Sweet Leaf Hosting Parties for Industry Insiders, Raising Funds for Weed for Warriors
Sweet Leaf is hosting parties high up at the Metlo.
Courtesy Sweet Leaf
Sweet Leaf had a very good 4/20. So good, in fact, that the owners of the Colorado dispensary company told vice president Nichole West to plan a big thank-you party for the cannabis industry. "We crushed it, and just wanted to say thank you to all of our vendors," West explains. "They send their people, they send free gear, and their teams really give us the opportunity to have such a great 4/20."
So Sweet Leaf decided to throw a series of monthly, invite-only First Friday events, "bringing the industry together at a quality party," West says. The first was on June 2; the second will be this Friday, July 7, at the Metlo, an old motel-turned-office building at 1111 Broadway that's becoming a major marijuana-party venue as well as a new-business incubator. (The Metlo is also the site of the Mile High Marijuana Showcase every Sunday this summer.)
While many attendees at the initial First Friday party were familiar faces in Colorado's cannabis scene, one was definitely new to that crew, albeit familiar to Denver diners: Longtime restaurateur Cliff Young is catering the monthly events with his son, Zach, putting out spreads of dishes both hot and cold, from lobster ravioli to salads. "A lot of people here really care about organic," says Cliff, who's better known for the fine-dining fare he's served at spots ranging from the fondly remembered Cliff Young's to the current CY Steak.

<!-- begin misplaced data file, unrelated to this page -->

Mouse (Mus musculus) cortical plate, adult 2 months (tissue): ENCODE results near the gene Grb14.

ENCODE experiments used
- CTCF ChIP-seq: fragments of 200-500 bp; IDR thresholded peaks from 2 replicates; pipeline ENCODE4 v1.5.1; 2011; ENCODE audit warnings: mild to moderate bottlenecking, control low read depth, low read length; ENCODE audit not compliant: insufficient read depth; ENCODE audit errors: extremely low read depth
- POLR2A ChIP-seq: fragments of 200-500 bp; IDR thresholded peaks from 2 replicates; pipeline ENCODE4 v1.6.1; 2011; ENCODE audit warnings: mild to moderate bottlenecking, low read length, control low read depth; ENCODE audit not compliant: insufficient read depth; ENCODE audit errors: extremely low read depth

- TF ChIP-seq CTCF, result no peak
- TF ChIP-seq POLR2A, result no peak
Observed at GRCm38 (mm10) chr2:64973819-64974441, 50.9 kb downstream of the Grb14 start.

For the July party, Young promises a menu that will include various types of barbecue, along with pink salmon and a fresh gelato bar boasting strawberry, Palisade peach and Ecuadorean chocolate versions. "Cliff and Zach really know how to throw a soirée," says West.
This might be Young's first foray into the scene, but it won't be his last. He and Zach are partnering with restaurant designer Jeff Katz, Sweet Leaf and Evolaab on HighEnd, a company that will cater high-end, marijuana-friendly private dinners. "We're kind of practicing at these five rooftop markets," Cliff says. "We get to actually experience the response of a largely millennial generation."
And also do good at the same time: The parties aren't just giving back to industry insiders, but collecting donations for the Weed for Warriors Project. West has set a goal of collecting $50,000 during the summer series.
You won't be able to contribute at the party unless you get an invitation, of course. But you can learn more and give to Weed for Warriors on its website.
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